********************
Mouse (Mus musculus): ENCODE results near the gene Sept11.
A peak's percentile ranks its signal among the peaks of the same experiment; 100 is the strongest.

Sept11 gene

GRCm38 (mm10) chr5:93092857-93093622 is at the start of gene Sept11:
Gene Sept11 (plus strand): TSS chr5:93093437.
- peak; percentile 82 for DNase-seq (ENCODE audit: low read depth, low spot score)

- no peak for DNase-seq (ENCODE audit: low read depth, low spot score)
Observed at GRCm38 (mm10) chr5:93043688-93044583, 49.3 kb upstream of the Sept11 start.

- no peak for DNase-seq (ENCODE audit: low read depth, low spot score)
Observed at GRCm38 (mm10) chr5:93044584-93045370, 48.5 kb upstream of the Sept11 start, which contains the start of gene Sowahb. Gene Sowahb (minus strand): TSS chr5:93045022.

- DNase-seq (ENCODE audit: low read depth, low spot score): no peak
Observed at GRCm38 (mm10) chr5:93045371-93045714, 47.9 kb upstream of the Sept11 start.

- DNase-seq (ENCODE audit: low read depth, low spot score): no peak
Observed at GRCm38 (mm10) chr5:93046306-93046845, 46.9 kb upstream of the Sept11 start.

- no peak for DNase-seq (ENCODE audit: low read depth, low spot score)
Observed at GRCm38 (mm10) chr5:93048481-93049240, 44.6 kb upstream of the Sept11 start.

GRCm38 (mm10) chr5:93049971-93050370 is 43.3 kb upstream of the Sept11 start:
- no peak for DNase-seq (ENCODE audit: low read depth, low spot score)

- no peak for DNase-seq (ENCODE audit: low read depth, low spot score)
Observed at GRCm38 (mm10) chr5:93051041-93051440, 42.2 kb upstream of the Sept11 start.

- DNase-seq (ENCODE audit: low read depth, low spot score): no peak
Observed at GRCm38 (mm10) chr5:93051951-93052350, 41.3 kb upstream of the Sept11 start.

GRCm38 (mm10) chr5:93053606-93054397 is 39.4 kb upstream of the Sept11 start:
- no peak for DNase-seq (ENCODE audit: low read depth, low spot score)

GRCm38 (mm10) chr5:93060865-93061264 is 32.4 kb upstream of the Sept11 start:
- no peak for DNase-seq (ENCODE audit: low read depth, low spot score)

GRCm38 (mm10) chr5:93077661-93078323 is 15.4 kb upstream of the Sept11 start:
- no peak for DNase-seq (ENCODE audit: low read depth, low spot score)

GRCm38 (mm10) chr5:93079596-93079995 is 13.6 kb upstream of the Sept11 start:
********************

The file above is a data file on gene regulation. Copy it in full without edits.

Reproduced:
Mouse (Mus musculus): ENCODE results near the gene Sept11.
A peak's percentile ranks its signal among the peaks of the same experiment; 100 is the strongest.

Sept11 gene

GRCm38 (mm10) chr5:93092857-93093622 is at the start of gene Sept11:
Gene Sept11 (plus strand): TSS chr5:93093437.
- peak; percentile 82 for DNase-seq (ENCODE audit: low read depth, low spot score)

- no peak for DNase-seq (ENCODE audit: low read depth, low spot score)
Observed at GRCm38 (mm10) chr5:93043688-93044583, 49.3 kb upstream of the Sept11 start.

- no peak for DNase-seq (ENCODE audit: low read depth, low spot score)
Observed at GRCm38 (mm10) chr5:93044584-93045370, 48.5 kb upstream of the Sept11 start, which contains the start of gene Sowahb. Gene Sowahb (minus strand): TSS chr5:93045022.

- DNase-seq (ENCODE audit: low read depth, low spot score): no peak
Observed at GRCm38 (mm10) chr5:93045371-93045714, 47.9 kb upstream of the Sept11 start.

- DNase-seq (ENCODE audit: low read depth, low spot score): no peak
Observed at GRCm38 (mm10) chr5:93046306-93046845, 46.9 kb upstream of the Sept11 start.

- no peak for DNase-seq (ENCODE audit: low read depth, low spot score)
Observed at GRCm38 (mm10) chr5:93048481-93049240, 44.6 kb upstream of the Sept11 start.

GRCm38 (mm10) chr5:93049971-93050370 is 43.3 kb upstream of the Sept11 start:
- no peak for DNase-seq (ENCODE audit: low read depth, low spot score)

- no peak for DNase-seq (ENCODE audit: low read depth, low spot score)
Observed at GRCm38 (mm10) chr5:93051041-93051440, 42.2 kb upstream of the Sept11 start.

- DNase-seq (ENCODE audit: low read depth, low spot score): no peak
Observed at GRCm38 (mm10) chr5:93051951-93052350, 41.3 kb upstream of the Sept11 start.

GRCm38 (mm10) chr5:93053606-93054397 is 39.4 kb upstream of the Sept11 start:
- no peak for DNase-seq (ENCODE audit: low read depth, low spot score)

GRCm38 (mm10) chr5:93060865-93061264 is 32.4 kb upstream of the Sept11 start:
- no peak for DNase-seq (ENCODE audit: low read depth, low spot score)

GRCm38 (mm10) chr5:93077661-93078323 is 15.4 kb upstream of the Sept11 start:
- no peak for DNase-seq (ENCODE audit: low read depth, low spot score)

GRCm38 (mm10) chr5:93079596-93079995 is 13.6 kb upstream of the Sept11 start: